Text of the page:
All respondents currently administering a comprehensive clinical skills exam (59 of 63 answered this question) reported it was at least moderately important to continue the exam, and 51 (81%) reported it was very or extremely important. Fifty-five respondents (87% of respondents who reported currently administering a comprehensive clinical skills exam) believed that it is more important to conduct a clinical skills exam in medical school after the Step 2 CS exam discontinuation. Fifty-six respondents (89%) administering current comprehensive clinical skills exams planned to continue the exam for at least the next 3 years. These respondents cited the following reasons for continuing the exam (respondents could select more than 1 choice and could also provide free response): alignment with curriculum (53 [84%]), program evaluation (43 [68%]), preparation for LCME accreditation (21 [33%]), alignment with other institutions’ comprehensive clinical skills assessment approach (8 [13%]), funding availability (2 [3%]), and other (19 [30%]). The common topics for other were identifying students for remediation, providing feedback to students, and assessing readiness for residency or graduation. Many respondents highlighted expanded school accountability for ensuring clinical skills absent a national exam.
Resources to enact adaptation plans
Content analysis of open-ended items revealed challenges facing clinical skills exam programs and potential strategies for sustainability. Five thematic areas characterize these challenges and sustainability opportunities: (1) absence of national guidelines and resources, (2) assessment challenges, (3) resource limitations, (4) lack of buy-in, and (5) SP challenges. The theme of national guidelines and resources addressed the importance of standardization across institutions in the absence of both current national guidelines and resources or consensus on core clinical competencies. Assessment-related challenges included limited knowledge and expertise at the local institution to develop comprehensive clinical skills exams and limitations around the lack of validity information of the local clinical skills exams for future clinical performance in residency. Although 55 respondents (87%) reported having institutional funding to continue their school’s comprehensive clinical skills exam for at least the next 3 years, respondents cited resource limitations, including funding, space, faculty time, and curricular time, that threatened program sustainability. Respondents noted that some institutions will have access to more funding than others, potentially setting up for unequal program quality. After Step 2 CS exam discontinuation, respondents anticipated challenges with maintaining buy-in among students, faculty, and leadership for clinical skills programs without the comprehensive clinical skills exam serving as preparation for the Step 2 CS exam. Challenges with SPs included availability, training, and retention.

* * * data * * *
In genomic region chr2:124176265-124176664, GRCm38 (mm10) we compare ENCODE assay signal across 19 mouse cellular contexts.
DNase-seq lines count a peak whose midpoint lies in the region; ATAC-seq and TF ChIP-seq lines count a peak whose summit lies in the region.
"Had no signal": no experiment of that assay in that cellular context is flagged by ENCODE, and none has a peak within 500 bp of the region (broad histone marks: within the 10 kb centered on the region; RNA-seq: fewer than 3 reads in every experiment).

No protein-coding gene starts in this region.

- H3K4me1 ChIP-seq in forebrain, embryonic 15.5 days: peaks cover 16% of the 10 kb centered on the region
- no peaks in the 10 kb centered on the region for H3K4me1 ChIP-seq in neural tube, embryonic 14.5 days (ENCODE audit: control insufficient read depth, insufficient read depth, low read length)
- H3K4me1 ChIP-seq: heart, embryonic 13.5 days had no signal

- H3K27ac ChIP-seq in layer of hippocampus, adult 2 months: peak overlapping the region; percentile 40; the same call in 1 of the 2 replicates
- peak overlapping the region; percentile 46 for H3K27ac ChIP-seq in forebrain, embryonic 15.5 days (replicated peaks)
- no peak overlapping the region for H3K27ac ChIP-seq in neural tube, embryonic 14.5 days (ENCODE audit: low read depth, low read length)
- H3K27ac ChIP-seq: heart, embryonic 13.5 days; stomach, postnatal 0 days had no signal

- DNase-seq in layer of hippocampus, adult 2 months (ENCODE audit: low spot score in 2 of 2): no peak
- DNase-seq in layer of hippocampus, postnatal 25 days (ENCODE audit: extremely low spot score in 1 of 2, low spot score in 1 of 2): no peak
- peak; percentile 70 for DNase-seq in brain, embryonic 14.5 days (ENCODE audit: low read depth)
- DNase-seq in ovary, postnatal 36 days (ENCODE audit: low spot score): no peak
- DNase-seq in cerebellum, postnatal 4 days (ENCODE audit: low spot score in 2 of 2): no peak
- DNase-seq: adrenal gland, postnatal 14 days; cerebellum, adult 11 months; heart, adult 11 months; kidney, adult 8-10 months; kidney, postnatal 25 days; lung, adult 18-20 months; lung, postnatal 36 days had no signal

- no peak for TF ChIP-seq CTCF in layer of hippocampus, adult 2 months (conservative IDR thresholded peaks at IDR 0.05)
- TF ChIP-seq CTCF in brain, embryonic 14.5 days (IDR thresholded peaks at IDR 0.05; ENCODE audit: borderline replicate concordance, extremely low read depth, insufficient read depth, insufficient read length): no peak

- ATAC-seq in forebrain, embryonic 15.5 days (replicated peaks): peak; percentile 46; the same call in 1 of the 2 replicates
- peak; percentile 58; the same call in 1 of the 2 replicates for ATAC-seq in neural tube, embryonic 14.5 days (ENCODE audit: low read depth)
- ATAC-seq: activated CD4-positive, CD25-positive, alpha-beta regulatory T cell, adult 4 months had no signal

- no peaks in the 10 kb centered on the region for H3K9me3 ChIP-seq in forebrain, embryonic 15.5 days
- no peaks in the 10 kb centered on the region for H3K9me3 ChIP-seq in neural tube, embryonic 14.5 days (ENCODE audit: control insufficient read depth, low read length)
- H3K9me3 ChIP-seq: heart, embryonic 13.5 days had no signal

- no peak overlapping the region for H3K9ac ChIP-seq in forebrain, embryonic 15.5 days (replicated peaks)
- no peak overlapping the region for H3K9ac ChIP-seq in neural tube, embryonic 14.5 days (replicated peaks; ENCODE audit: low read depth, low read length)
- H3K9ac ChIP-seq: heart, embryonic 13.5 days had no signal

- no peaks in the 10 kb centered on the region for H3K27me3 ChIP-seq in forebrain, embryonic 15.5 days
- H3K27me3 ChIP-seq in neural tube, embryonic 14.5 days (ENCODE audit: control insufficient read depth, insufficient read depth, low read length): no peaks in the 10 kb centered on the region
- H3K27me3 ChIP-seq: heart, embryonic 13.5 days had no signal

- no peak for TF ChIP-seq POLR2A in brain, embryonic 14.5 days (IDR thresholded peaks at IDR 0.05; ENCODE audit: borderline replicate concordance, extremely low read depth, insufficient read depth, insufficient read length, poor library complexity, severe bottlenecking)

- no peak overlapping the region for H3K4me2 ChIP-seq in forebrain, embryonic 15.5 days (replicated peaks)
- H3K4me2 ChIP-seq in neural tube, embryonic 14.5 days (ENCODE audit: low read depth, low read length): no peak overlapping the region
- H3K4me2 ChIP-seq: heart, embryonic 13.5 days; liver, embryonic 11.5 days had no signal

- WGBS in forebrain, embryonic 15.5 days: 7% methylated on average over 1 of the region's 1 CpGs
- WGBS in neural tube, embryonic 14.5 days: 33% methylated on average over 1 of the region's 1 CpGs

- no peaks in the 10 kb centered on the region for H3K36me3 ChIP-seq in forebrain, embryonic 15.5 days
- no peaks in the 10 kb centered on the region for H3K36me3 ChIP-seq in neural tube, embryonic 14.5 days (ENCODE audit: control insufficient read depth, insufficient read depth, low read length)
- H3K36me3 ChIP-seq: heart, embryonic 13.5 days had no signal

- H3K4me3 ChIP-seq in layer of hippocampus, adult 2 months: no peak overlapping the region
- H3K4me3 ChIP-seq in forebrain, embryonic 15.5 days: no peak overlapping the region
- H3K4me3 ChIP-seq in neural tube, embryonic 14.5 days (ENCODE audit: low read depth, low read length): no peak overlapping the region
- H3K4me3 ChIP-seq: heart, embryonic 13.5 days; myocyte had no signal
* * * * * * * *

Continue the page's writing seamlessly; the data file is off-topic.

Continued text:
Participants envisioned multiple future directions for comprehensive clinical skills exams. Many identified the discontinuation of the Step 2 CS exam as an impetus for innovative changes to comprehensive clinical skills exam content and format at schools; envisioned changes included adding assessments of communication, procedural skills, clinical reasoning, interprofessional team skills, skills in working with patients from diverse backgrounds, ethics, and professionalism. Some respondents advocated for other methods of standardization by reimplementing a national exam; defining a standard set of competencies; creating a national repository of resources for faculty development, evaluation strategies, and clinical cases; or standardizing performance reporting to provide meaningful information for residency selection.
Aside from national collaboration, some respondents advocated for regional consortia that could collaborate to develop test resources, help with exam implementation and logistics, and share student performance data across institutions to aid in benchmarking. Sixteen respondents (25%) reported collaborating on case development with other schools, 15 (24%) on SP training, and 7 (11%) on sharing space to administer the exam. Reported benefits of collaboration were sharing creative ideas for case development, format, scoring, and grading strategies (21 respondents [33%]), developing professional relationships with colleagues (18 [29%]), collaborative research (17 [27%]), shared patient trainer or trainer resources (13 [21%]), and cost savings (4 [6%]). Thirteen (21%) planned to increase collaboration with other schools due to the discontinuation of the Step 2 CS exam, and 18 (29%) were considering collaborating.
Future of comprehensive clinical skills exam for institutions with no current exam
For the 12 institutions (16% of respondents) not currently administering a comprehensive clinical skills exam, reasons (respondents could cite multiple reasons) were administering another type of assessment (8 [67%]), such as a series of mini-OSCEs, clerkship OSCEs, or a formative exam; the Step 2 CS exam served that purpose until now (5 [42%]); assessment methods are adequate (5 [42%]); reliability and validity concerns for clinical skill exams (3 [25%]); and inadequate funding (1 [8%]). One (8%) reported having definite plans to implement a comprehensive clinical skills exam in the future, 7 (58%) were considering it, and 4 (33%) had no plans.